A smartphone application for sedentary behaviour change in cardiac rehabilitation and the effect on hospitalisations

  • Kacie Patterson

    Student thesis: Doctoral Thesis


    Background: High sedentary time is associated with increased risk of mortality. People with coronary heart disease tend to be more sedentary compared to healthy adults which contributes to disease morbidity and higher hospitalisation risk. Traditional phase-II hospital-based cardiac rehabilitation reduces risk of morbidity and mortality in those with coronary heart disease. Nonetheless, it appears to have minimal effectiveness on reducing sedentary behaviour. Cardiac rehabilitation participants are interested in support through technology-based interventions, which offer many behaviour change techniques. Conversely, little is known about the effectiveness of smartphone applications (apps) as an adjunct to cardiac rehabilitation to influence sedentary behaviour and reduce hospitalisations. Objective: Explores the effectiveness of smartphone apps and use of behaviour change techniques for sedentary behaviour and physical activity change in people with cardiovascular disease. Additionally, explore whether a novel, theory-based sedentary behaviour change smartphone app (Vire app and online ToDo-CR program), is effective at reducing non-elective hospital admissions and emergency department (ED) presentations over 12-months, and assess its feasibility and acceptability for future healthcare. Methods: A systematic review and meta-analyses of smartphone apps for sedentary behaviour and physical activity change in people with cardiovascular disease was conducted. Smartphone app content was further analysed according to the Behaviour Change Technique Taxonomy (v1). To explore the effect of a sedentary behaviour change smartphone app, a mixed methods design was used. Cardiac rehabilitation participants from phase-II hospital-based programs were recruited to a multi-centre, randomised controlled trial. Participants were randomised 1:1 to cardiac rehabilitation plus the fully automated 6-month Vire app and online ToDo-CR program (intervention) or usual care cardiac rehabilitation (control). The primary outcome was non-elective hospital admissions and ED presentations over 12-months. Secondary outcomes including accelerometer-measured sedentary behaviour were recorded at baseline, 6- and 12- months. Intervention and hospital admission costs were collected, and the incremental cost effectiveness ratios (ICER) were calculated for secondary outcomes. Qualitative data were collected using semi-structured interviews with participants who had used the Vire app. The researchers used inductive thematic analysis and deductive mapping of themes to the Theoretical Domains Framework and the Capability, Opportunity, Motivation – Behaviour Model. Results: In the systematic review, only two studies explored the use of smartphones apps for sedentary behaviour change in people with diagnosed cardiovascular disease. Smartphone apps targeting physical activity in this group are effective at increasing physical activity (40.35- minutes of moderate-to-vigorous physical activity, 95%CI 1.03 to 79.67, p = 0.04), particularly when using the behaviour change techniques of action planning (β = 0.42, 90%CI 0.07 to 0.78), graded tasks (β = 0.33, 90%CI -0.04 to 0.67), and self-monitoring of behaviour. In the ToDo-CR multi-centre randomised controlled trial, 120 cardiac rehabilitation participants were recruited. Participants were aged 62±10 years, majority were male (78%), tertiary educated (79%) and employed (56%). Approximately 50% had prior experience using smartphone apps and activity trackers. Intervention group participants were more likely to experience all-cause (OR 1.54, 95%CI 0.58 to 4.10, p = 0.39) and cardiac-related (OR 3.26, 95%CI 0.84 to 12.55, p = 0.09) hospital admissions and ED presentations (OR 2.07, 95%CI 0.89 to 4.77, p = 0.09) compared to the control group. Despite this, cardiac-related hospital admission costs appeared lower in the intervention group over 12-months ($252.40 vs $859.38, p = 0.24). Cardiac rehabilitation participants were sitting on average for 10 hours-per-day at baseline. There were no significant between-group differences in sedentary behaviour minutes-per-day over 12-months, though the intervention group indicated to complete 22-minutes less sedentary behaviour than the control, with a small effect size (95%CI -22.80 to 66.69, p = 0.33, Cohen d = 0.21). When considering the cost-effectiveness plane, there was an indication of effect for the intervention being more effective but also more costly in reducing sedentary behaviour (ICER $351.77) at 12-months. Retention rates were high in this study (88%) however, engagement with the Vire app and online ToDo-CR program were low with 40% not engaging at all and 33% engaging with the app less than once per month over 6-months. Fifteen participants were interviewed, and five core themes were identified. The themes were linked to engagement and implementation strategies for future smartphone apps for sedentary behaviour change in cardiac rehabilitation participants: 1) being tech savvy can be both an enabler and a barrier; 2) app messaging needs to be clear – set expectations from the beginning; 3) get to know me – personalisation is important; 4) curious to know more instant feedback; and 5) first impression is key. Conclusion: Few studies have explored the use of smartphone apps for changing sedentary behaviour in people with cardiovascular disease. This thesis contributes to the small but growing body of evidence informing the use of sedentary behaviour change smartphones apps in people with coronary heart disease attending cardiac rehabilitation. The Vire app and online ToDo-CR program did not reduce rate or incidence of non-elective hospital admissions and ED presentations. Despite being more costly to implement, the Vire app and online ToDo-CR program in addition to cardiac rehabilitation indicated potential to slow the increase in sedentary behaviour over 12-months compared to usual care. However, as the intervention stands, it may not provide value for money and an adequate investment given the size of effect. Prior experience and familiarity with smartphone apps may be an indicator for engagement with this type of intervention in cardiac rehabilitation participants. Further research is needed to improve implementation and engagement with smartphone apps for sedentary behaviour change in cardiac rehabilitation participants before they become a feasible and acceptable recommendation for future healthcare.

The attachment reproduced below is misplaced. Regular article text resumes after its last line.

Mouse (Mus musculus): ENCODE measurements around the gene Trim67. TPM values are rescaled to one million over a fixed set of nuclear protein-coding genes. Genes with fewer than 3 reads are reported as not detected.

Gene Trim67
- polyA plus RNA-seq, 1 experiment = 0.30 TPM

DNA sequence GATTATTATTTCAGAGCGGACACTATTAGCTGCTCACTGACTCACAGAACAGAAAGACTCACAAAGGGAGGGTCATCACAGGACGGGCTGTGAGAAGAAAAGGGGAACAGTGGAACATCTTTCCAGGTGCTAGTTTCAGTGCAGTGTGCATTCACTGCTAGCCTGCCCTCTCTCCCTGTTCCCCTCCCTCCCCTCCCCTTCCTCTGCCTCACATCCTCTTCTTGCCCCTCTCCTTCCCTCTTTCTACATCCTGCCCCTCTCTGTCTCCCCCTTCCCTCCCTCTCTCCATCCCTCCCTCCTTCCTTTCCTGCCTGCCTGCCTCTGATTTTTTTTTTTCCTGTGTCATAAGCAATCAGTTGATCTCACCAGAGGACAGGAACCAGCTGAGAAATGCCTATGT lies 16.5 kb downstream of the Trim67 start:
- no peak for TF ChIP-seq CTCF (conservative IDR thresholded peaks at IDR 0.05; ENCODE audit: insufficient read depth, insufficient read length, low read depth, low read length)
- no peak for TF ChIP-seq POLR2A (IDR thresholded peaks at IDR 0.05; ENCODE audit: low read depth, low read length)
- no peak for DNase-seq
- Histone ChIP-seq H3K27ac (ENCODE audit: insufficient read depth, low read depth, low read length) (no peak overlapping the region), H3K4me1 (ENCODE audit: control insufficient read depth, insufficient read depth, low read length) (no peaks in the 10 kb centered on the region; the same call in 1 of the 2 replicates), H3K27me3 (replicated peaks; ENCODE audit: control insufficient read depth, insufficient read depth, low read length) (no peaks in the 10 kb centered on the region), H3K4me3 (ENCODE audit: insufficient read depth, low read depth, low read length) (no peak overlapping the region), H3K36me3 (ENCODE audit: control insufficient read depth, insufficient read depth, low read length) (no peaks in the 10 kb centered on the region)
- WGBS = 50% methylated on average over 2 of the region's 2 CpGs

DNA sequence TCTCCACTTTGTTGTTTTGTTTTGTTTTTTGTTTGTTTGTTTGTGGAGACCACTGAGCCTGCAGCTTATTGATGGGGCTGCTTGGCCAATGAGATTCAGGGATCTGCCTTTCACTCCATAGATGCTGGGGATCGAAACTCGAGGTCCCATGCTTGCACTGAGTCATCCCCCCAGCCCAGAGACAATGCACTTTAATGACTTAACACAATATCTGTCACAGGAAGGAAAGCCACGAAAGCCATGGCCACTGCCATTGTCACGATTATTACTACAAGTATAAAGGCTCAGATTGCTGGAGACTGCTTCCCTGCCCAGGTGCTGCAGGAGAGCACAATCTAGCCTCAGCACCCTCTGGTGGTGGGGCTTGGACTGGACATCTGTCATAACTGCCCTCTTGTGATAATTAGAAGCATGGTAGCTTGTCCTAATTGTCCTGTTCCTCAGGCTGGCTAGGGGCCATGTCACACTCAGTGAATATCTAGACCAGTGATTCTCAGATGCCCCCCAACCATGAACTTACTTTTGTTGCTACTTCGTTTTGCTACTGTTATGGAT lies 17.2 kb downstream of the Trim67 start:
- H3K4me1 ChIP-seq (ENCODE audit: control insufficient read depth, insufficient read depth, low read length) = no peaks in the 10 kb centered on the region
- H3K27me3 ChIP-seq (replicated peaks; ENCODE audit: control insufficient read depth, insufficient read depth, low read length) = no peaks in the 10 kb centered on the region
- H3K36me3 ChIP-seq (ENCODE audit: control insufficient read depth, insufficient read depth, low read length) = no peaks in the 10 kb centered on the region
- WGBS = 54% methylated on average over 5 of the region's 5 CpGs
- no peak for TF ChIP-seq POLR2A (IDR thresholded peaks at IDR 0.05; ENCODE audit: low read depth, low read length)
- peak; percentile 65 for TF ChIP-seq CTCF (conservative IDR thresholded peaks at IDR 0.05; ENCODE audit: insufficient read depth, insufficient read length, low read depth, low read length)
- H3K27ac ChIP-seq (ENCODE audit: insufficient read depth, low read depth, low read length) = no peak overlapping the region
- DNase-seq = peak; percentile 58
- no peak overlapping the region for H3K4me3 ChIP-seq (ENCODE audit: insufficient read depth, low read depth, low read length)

Date of Award2023
    Original languageEnglish
    SupervisorNicole Freene (Supervisor), Rachel Davey (Supervisor) & Richard Keegan (Supervisor)